0
$\begingroup$

The problem talks about microwaves from a microwave transmitter that are reflected from two parallel sheets A and B.

Sheet A partially reflects microwave energy while allowing some to pass through. All of the microwave energy incident on sheet B is reflected. Sheet A is fixed and sheet B is moved towards it. While sheet B is moving, the intensity of the signal detected at the receiver goes through a series of maximum and minimum values. enter image description here

I don't understand how the speed of the moving plate will affect the frequency at which the intensity maxima of the received signal will vary. Let's say sheet B is moving at 0.75 m/s and microwaves are of wavelength 32mm. The formula used to calculate this is $$\text{frequency} = \frac{\text{speed of the plate}}{\text{distance between successive maxima}}.$$ Can someone help me explain the concepts here? I tried looking at the path difference, but still not clear.

$\endgroup$
1
$\begingroup$

Assume that on reflection there is no phase change at each of the sheets and that the change in frequency on reflection from sheet $B$ due to the Doppler effect is negligible because the speed of sheet $B$ is so much less than the speed of the microwaves.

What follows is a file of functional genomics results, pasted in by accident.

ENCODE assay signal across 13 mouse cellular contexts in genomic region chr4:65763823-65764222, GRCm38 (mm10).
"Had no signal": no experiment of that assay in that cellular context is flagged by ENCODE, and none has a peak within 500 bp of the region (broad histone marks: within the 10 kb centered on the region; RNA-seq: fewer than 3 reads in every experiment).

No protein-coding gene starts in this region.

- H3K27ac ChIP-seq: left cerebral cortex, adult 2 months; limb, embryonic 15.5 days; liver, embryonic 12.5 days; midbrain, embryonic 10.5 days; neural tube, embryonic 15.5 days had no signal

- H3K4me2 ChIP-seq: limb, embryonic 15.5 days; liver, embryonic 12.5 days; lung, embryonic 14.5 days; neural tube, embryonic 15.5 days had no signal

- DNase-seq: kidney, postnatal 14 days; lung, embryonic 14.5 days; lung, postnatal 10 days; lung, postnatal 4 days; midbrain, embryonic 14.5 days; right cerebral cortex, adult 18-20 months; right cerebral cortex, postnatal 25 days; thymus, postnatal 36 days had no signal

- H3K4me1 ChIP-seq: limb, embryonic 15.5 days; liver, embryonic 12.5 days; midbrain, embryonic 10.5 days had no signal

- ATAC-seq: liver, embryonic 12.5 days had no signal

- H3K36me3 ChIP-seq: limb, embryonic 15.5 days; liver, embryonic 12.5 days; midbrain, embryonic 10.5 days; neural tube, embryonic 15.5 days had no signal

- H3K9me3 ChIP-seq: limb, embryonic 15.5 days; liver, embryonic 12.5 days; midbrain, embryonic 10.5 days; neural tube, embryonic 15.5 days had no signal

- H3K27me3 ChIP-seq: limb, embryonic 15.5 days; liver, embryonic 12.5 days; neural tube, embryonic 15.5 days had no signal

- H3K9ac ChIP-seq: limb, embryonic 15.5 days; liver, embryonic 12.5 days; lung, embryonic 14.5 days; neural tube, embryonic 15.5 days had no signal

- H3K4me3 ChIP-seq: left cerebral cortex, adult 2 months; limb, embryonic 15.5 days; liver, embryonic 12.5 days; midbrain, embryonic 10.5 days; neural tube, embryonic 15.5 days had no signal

If the distance between sheets $A$ and $B$ is a whole number of half wavelengths then the waves reflected from sheet $A$ and the waves reflected from sheet $B$ arrive at the receiver in phase.
So successive maxima occur when the sheet $B$ has travelled a distance $\frac{\rm wavelength}{2}$.

Suppose the time taken for sheet $B$, moving at speed $v$, to travel a distance $s$ between successive maxima is $t$ then $t = \frac s v $

So the frequency at which successive maxima a received is $\frac 1 t = \frac v s = \frac{\text{speed of the plate}}{\text{distance between successive maxima}}$

$\endgroup$

Your Answer

By clicking “Post Your Answer”, you agree to our terms of service, privacy policy and cookie policy

Not the answer you're looking for? Browse other questions tagged or ask your own question.